Can Statin Use Improve Breast Cancer Survival? New Research Shows ‘Significant Association’ for Triple-Negative Breast Cancer Patients

Published Aug 4, 2021

Anne McCarthy

Statins & Triple-Negative Breast Cancer

  • A new study published by Cancer shows a significant link between statin use and cancer outcomes for triple-negative breast cancer (TNBC).
  • Statins are cholesterol-lowering drugs, which also lower levels of other fats that circulate in the bloodstream.
  • Triple-negative breast cancer is an aggressive type of breast cancer, and it doesn’t have any of the receptors commonly found in breast cancer.

Statin use improves breast cancer survival in some triple-negative breast cancer patients, according to new research published in Cancer this week by researchers at The University of Texas MD Anderson Cancer Center. This new study adds to the large pool of existing research around statin use and cancer.

Related: Do Statins, a Cholesterol-Lowering Medication, Make a Difference in Cancer Risk & Death? An Expert Breaks It Down for Us

The study, “Association of statin use with clinical outcomes in patients with triple-negative breast cancer,” was led by Dr. Kevin Nead, an assistant professor of Epidemiology. Thanks to Dr. Nead’s work, along with his team, the research around the link between statin use and triple-negative breast cancer has been significantly expanded.

The study’s research included data from 23,192 women over age 66 with stage one, two, and three breast cancer. 2,281 women began using statins within one year of being diagnosed with breast cancer.

The study’s analysis suggested a link for those 2,281 women who began statins between statin use and improved cancer outcomes. It also suggested that improved outcomes may be stronger in women with early-stage triple-negative breast cancer. The study does not, however, recommend starting to use statins if you don’t need them.

In another statin-related study conducted in 2020, researchers kept track of more than 38,000 women with newly diagnosed breast cancer, colorectal cancer, or melanoma, who had already been prescribed statins for pre-existing conditions, like high cholesterol. Researchers tracked the women for ten years and they found that the better they were at taking their statins, the better their cancer prognosis.

What Are Statins?

Statins are most commonly prescribed for people with high cholesterol or those who are at risk for developing cardiovascular disease. Statins are widely used in the U.S. They’re also low-cost, easy to use, and have few side effects.

While statins are cholesterol-lowering drugs, but they also lower levels of other fats that circulate in the bloodstream, including a certain type that might play a role in some cancers.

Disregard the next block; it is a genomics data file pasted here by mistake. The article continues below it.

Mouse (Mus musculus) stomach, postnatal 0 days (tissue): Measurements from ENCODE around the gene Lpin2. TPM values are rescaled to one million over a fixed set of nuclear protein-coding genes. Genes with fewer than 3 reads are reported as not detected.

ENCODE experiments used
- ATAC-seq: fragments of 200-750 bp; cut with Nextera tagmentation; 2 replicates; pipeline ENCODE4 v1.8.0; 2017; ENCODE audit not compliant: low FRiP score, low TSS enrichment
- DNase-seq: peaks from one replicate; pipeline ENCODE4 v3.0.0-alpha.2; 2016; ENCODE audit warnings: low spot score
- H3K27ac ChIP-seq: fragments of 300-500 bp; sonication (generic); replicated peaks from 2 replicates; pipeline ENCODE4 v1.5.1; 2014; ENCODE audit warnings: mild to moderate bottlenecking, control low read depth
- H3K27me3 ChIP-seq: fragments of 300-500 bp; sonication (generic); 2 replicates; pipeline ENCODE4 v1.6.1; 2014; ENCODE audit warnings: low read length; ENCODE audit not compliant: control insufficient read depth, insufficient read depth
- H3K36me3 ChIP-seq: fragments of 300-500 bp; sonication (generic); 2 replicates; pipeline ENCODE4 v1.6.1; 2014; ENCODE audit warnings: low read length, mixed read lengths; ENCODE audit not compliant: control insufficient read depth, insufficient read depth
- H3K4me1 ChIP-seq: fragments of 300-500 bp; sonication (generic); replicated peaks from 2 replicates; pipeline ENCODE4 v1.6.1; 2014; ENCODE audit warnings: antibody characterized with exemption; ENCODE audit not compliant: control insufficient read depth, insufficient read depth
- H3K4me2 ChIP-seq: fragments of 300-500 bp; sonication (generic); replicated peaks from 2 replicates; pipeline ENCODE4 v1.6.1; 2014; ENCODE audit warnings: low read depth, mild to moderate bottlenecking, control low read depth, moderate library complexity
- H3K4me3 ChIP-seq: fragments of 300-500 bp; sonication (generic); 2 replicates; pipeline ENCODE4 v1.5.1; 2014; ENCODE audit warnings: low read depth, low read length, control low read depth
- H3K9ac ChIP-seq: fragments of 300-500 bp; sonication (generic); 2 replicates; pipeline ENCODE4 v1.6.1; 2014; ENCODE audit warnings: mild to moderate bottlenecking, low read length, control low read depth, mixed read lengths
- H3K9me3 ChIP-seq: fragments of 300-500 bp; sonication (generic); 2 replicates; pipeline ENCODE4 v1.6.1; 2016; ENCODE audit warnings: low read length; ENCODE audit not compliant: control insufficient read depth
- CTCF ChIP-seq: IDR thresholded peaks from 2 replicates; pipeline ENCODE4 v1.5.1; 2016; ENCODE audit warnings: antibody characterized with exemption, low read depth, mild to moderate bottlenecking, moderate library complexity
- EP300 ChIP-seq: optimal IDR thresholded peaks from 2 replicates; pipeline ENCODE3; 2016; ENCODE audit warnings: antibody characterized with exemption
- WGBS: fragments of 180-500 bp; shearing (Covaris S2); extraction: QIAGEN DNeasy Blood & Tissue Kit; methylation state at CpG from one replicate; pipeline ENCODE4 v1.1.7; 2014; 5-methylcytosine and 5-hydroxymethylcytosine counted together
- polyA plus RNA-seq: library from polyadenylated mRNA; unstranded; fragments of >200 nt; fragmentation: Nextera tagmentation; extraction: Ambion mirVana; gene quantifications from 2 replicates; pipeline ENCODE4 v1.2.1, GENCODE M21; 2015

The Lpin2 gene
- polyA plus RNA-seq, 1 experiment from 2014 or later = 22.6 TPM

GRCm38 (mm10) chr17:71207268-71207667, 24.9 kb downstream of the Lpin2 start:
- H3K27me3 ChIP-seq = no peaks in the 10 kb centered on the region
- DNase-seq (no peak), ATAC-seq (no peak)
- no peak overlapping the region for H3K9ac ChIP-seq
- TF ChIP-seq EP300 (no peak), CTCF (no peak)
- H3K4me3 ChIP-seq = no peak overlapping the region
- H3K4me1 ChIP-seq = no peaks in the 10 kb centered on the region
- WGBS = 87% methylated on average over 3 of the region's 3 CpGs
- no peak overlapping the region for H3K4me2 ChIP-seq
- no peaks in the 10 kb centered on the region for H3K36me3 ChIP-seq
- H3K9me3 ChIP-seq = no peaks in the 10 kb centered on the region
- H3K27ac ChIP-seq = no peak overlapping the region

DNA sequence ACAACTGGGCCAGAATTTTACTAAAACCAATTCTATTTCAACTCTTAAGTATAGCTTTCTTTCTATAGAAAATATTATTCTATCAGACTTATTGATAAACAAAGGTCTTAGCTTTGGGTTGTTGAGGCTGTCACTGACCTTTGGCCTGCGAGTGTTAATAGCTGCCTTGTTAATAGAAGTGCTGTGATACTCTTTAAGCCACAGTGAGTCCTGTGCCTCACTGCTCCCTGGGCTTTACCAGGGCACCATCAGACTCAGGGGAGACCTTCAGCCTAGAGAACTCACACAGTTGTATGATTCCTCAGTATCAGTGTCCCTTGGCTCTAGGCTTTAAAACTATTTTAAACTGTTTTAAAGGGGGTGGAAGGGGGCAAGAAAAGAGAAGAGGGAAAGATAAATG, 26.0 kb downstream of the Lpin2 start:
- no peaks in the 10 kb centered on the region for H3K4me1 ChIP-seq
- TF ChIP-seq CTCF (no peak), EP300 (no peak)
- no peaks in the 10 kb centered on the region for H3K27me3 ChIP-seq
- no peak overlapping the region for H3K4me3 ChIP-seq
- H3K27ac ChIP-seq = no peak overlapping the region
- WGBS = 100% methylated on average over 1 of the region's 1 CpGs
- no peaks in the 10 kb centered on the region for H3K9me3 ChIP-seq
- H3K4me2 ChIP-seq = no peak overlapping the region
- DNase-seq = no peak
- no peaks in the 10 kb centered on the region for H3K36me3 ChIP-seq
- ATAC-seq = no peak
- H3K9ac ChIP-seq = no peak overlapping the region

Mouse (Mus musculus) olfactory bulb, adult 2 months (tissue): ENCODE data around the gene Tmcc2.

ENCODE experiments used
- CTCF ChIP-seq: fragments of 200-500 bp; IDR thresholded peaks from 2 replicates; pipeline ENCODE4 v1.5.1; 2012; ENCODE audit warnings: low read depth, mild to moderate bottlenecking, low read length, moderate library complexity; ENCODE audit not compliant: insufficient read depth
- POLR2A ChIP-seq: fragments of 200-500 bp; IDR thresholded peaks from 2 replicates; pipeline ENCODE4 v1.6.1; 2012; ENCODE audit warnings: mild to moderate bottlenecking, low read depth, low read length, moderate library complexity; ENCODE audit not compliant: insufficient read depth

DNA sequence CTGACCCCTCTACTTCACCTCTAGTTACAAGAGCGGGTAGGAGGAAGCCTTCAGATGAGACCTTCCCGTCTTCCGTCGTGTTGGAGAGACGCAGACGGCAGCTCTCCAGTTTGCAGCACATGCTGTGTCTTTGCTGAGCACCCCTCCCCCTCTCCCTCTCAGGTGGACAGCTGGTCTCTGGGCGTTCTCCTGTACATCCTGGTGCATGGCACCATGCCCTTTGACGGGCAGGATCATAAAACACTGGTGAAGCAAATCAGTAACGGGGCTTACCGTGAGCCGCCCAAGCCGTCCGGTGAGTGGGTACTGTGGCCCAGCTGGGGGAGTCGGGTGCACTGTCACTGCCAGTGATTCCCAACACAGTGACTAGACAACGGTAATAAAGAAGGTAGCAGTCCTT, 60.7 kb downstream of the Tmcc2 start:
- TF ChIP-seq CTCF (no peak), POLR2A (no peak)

Related: Could Taking a Statin Prevent Ovarian Cancer? Leading Doctors Weigh In On Promising New Evidence

In a previous interview with SurvivorNet, Dr. Shelley Tworoger of Moffitt Cancer Center says of statin use and how they interact with the body’s immune system, “They can help the immune system and also suppress the immune system in different ways. We don’t know which ones might be important for cancer.”

The new statin study concluded: “Among women with I, II, and III TNBC, initiation of statin therapy in the 12 months after breast cancer diagnosis was associated with overall survival and breast cancer-specific survival benefit. Statins may have a role in select patients with breast cancer, and further investigation is warranted.”

Treating Triple-Negative Breast Cancer

What is Triple-Negative Breast Cancer?

Triple-negative breast cancer is an aggressive type of breast cancer, and it doesn’t have any of the receptors commonly found in breast cancer. This means there are fewer treatment options available. However, chemotherapy can be an effective treatment for this disease.

Related: When Should I Get a Mammogram?

In an earlier interview, medical oncologist Dr. Elizabeth Comen says, “If you’ve been diagnosed with triple-negative metastatic breast cancer, that means that on the outside of your cancer cells, you don’t have the estrogen receptor, the progesterone receptor, or the HER2 receptor.”

“And so the most important way that we will treat this cancer, for many patients, is chemotherapy,” she explains. “And it’s really important that you talk to your doctor about what chemotherapy options are available because in some instances, it may depend on what chemotherapy you had – if you had early-stage breast cancer, or perhaps you’ve been diagnosed with metastatic breast cancer, having never had breast cancer before.”

She continues, “And your treatment options may differ depending on if you’ve been exposed to any chemotherapy at all.”

Metastatic Triple-Negative Breast Cancer Treatments To Consider

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